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Spaceship Earth

Here is Joel Achenbach writing in today’s Washington Post:

Spaceship Earth enters 2012 belching smoke, overheating and burning through fuel at a frightening rate. It’s feeling pretty crowded, and the crew is mutinous. No one’s at the helm.

No one’s at the helm. That’s what makes Spaceship Earth such a potent metaphor for those who would like to be at the helm. Who wants to be on a spaceship with no one at the helm? Of course, Spaceship Earth is a pretty unusual spaceship. That gravity thing has us going around the sun pretty nicely year after year even though no one is at the helm. In terms of literally steering the ship, we apparently don’t need a captain. The ship steers itself. Thank God or nature as is your wont, but no person at the helm does seem to work pretty well.

But those who would use the metaphor to demand a need for action, it’s what’s happening on the decks and below-decks of the spaceship that have people alarmed–the belching smoke, overheating, diminishing fuel, crowded and so on.

Achenback continues:

Sure, it’s an antiquated metaphor. It’s also an increasingly apt way to discuss a planet with 7 billion people, a global economy, a World Wide Web, climate change, exotic organisms running amok and all sorts of resource shortages and ecological challenges.

More and more environmentalists and scientists talk about the planet as a complex system, one that human beings must aggressively monitor, manage and sometimes reengineer. Kind of like a spaceship.

Kind of like a spaceship? We’re pretty good at managing or re-engineering actual spaceships. Human beings have a mediocre track record for aggressively managing or re-engineering a modestly complex system such as a city. An even more complex system, such as an entire economy or Yellowstone Park or the entire planet? That we have no clue about how to do well. Monitoring, I can believe. Managing and re-engineering requires knowledge we don’t have. It also would require a centralization of power. What evidence is there that that power would be used wisely and well by environmentalists and scientists? Strangely enough, though, they think it’s a good idea.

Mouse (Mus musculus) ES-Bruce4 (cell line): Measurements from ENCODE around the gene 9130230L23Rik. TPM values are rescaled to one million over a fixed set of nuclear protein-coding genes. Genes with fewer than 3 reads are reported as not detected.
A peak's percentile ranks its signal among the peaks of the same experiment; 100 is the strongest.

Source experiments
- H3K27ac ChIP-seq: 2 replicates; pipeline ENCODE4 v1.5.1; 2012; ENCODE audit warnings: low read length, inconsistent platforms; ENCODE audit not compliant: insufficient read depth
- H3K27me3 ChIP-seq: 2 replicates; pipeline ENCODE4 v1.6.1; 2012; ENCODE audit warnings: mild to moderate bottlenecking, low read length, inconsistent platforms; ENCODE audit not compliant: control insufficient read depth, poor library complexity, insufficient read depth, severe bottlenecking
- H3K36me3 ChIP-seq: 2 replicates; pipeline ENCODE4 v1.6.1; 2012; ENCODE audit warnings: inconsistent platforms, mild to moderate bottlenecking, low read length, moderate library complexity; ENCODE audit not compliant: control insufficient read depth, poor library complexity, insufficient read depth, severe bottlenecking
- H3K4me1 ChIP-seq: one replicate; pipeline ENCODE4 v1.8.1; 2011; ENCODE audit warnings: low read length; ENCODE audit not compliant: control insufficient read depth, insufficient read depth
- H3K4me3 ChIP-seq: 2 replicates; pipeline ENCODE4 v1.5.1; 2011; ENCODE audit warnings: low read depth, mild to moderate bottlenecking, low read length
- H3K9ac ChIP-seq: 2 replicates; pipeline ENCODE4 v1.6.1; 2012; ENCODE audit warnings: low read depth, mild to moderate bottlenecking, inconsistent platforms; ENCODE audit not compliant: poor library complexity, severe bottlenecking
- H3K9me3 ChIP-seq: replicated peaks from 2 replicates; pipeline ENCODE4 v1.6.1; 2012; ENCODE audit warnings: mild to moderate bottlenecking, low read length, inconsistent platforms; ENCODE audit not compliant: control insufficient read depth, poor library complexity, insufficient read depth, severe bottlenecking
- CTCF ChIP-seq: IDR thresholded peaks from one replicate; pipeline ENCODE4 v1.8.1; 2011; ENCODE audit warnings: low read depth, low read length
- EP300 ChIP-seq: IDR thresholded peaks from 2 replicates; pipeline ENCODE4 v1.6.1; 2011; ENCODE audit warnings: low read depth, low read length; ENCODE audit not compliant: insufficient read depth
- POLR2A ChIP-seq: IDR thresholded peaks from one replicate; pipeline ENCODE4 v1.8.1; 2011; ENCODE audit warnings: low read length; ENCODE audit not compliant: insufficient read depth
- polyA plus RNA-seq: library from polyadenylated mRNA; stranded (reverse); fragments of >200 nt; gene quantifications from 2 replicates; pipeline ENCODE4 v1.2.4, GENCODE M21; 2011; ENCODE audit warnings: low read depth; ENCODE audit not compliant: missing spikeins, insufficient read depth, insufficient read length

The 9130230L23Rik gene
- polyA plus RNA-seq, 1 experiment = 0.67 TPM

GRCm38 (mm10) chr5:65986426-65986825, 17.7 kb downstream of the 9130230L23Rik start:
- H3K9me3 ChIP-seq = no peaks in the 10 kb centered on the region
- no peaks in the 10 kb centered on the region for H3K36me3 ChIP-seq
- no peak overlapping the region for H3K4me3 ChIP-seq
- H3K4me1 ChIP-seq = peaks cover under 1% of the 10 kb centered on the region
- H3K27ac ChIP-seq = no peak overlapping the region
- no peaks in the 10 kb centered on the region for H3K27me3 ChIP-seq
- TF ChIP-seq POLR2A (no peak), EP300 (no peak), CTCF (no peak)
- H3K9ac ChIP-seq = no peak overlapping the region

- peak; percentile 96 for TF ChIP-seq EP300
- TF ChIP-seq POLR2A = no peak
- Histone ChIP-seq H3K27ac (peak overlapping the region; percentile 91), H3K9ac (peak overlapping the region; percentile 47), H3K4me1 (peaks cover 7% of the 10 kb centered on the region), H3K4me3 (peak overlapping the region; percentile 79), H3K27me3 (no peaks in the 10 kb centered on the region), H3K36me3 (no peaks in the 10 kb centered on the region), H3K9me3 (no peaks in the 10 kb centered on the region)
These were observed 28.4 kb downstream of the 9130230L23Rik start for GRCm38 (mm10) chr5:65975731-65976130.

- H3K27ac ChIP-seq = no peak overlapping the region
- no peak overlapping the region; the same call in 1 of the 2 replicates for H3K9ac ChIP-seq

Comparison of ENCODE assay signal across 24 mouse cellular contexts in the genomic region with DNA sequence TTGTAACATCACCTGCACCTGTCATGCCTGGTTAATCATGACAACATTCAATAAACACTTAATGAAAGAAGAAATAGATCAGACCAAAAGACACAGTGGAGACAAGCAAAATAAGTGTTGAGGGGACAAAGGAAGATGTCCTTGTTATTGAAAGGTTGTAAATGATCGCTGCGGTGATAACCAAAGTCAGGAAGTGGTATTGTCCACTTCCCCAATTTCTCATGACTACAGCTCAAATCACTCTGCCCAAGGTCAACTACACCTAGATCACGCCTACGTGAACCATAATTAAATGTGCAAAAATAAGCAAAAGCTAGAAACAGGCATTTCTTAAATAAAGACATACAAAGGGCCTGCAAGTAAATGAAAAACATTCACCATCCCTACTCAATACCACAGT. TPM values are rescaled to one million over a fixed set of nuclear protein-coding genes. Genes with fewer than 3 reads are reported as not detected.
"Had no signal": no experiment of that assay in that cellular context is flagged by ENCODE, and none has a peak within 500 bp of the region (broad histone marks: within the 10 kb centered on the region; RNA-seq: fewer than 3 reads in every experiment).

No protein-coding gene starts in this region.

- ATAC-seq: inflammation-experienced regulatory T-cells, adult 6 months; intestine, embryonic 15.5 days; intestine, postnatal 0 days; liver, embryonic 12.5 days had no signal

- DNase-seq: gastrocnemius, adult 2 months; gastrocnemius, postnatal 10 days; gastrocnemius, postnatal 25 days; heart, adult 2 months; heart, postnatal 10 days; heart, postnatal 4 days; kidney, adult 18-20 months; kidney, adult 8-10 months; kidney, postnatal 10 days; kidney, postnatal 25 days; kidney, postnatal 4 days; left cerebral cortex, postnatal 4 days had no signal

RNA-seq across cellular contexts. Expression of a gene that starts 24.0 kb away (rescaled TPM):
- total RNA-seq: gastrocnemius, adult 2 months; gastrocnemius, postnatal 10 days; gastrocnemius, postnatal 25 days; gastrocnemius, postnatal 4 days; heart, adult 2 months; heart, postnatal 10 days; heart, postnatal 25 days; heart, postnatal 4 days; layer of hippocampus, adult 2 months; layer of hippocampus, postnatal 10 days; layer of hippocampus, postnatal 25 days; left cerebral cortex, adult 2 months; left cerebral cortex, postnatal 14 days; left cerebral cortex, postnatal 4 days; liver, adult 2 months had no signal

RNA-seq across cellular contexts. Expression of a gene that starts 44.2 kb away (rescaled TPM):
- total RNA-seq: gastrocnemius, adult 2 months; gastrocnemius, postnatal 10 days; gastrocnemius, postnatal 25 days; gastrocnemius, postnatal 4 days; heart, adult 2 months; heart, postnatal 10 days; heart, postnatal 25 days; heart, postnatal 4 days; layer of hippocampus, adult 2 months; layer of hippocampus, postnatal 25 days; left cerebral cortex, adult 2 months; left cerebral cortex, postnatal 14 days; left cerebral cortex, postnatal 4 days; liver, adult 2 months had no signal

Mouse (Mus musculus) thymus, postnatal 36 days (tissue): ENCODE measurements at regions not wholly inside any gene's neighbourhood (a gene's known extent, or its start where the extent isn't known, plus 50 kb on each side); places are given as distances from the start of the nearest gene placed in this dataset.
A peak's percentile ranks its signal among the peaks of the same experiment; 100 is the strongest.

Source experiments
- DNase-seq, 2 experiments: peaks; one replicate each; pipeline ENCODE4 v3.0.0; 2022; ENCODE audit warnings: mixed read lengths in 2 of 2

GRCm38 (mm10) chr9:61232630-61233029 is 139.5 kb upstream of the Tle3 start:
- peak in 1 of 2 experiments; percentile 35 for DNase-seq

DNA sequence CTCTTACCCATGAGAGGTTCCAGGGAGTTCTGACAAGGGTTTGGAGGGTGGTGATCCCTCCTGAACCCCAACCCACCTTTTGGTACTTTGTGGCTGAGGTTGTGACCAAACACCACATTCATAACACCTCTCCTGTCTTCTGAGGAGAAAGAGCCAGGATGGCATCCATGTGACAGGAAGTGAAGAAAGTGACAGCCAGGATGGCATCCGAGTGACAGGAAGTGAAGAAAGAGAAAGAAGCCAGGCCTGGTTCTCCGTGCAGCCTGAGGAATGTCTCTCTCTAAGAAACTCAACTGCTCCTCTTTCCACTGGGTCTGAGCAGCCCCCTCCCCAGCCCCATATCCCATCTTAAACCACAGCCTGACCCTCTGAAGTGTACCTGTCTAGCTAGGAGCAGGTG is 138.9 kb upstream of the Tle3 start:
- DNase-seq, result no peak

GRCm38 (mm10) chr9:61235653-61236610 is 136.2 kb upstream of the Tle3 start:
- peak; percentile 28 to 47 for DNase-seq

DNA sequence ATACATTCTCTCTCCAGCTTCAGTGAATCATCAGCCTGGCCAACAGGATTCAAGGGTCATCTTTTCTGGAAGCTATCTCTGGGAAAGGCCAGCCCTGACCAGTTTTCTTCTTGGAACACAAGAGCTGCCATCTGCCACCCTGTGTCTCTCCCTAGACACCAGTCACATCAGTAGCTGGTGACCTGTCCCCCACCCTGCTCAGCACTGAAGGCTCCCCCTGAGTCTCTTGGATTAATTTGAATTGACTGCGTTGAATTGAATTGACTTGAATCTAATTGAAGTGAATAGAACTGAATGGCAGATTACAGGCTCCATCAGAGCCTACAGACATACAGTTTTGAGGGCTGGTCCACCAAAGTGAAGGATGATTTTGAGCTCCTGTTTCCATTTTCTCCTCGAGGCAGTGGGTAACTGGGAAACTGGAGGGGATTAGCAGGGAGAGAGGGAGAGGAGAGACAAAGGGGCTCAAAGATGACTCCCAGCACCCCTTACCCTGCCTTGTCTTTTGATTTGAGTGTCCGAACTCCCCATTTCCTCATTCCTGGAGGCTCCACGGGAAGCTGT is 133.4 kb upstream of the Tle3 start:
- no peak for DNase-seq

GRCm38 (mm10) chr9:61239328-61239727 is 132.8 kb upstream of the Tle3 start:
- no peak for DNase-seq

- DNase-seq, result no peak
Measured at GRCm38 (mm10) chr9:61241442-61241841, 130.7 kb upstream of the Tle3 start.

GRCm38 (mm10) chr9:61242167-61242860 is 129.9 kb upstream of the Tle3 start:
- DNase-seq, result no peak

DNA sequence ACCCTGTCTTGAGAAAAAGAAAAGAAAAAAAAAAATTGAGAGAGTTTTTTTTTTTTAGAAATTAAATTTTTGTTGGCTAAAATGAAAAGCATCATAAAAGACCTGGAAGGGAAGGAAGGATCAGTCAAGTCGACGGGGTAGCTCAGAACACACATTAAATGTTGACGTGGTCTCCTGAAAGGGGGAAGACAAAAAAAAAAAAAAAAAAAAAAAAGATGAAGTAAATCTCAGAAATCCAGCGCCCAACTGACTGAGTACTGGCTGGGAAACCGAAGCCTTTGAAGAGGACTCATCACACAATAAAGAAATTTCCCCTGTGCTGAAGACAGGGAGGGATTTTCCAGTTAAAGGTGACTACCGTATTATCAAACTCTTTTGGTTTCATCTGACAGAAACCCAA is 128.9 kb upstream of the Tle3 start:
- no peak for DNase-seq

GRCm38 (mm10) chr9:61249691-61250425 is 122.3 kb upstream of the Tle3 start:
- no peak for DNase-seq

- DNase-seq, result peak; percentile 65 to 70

Even the most modest efforts such as ethanol requirements have turned out badly. We can’t even aggressively manage the corn market for human good. The entire planet?

The rest of the article quotes “experts” who tout the virtues of science and technology and the potential for using them more aggressively. Achenbach suggests that human hubris on these fronts often leads to unintended consequences. He also points out that our knowledge is woefully incomplete:

A number of recent events have shown that complex technological systems are vulnerable to rare but consequential failures. The BP oil spill, for example, happened despite elaborate technologies and monitoring systems designed to prevent an oil-well blowout, or at least shut down a runaway well if the initial line of defense failed.

Investigators said that engineering decisions eroded the safety margin in an attempt to cut costs. But the technology wasn’t as robust as engineers thought it was.

Even more humbling was the March 11 earthquake in Japan. The earthquake wasn’t supposed to be possible. The seismic hazard maps showed that the maximum possible earthquake along the Japan Trench — the huge fault line where one plate of the Earth dives beneath another — could generate earthquakes up to magnitude 8.4. But on the afternoon of March 11, the fault broke and generated an earthquake registering 9.0, which was six times stronger than the theoretical maximum.

Hmmm. Evidently Spaceship Earth has a lot of Black Swans along for the ride.

Lord, please save us from experts who would save us.


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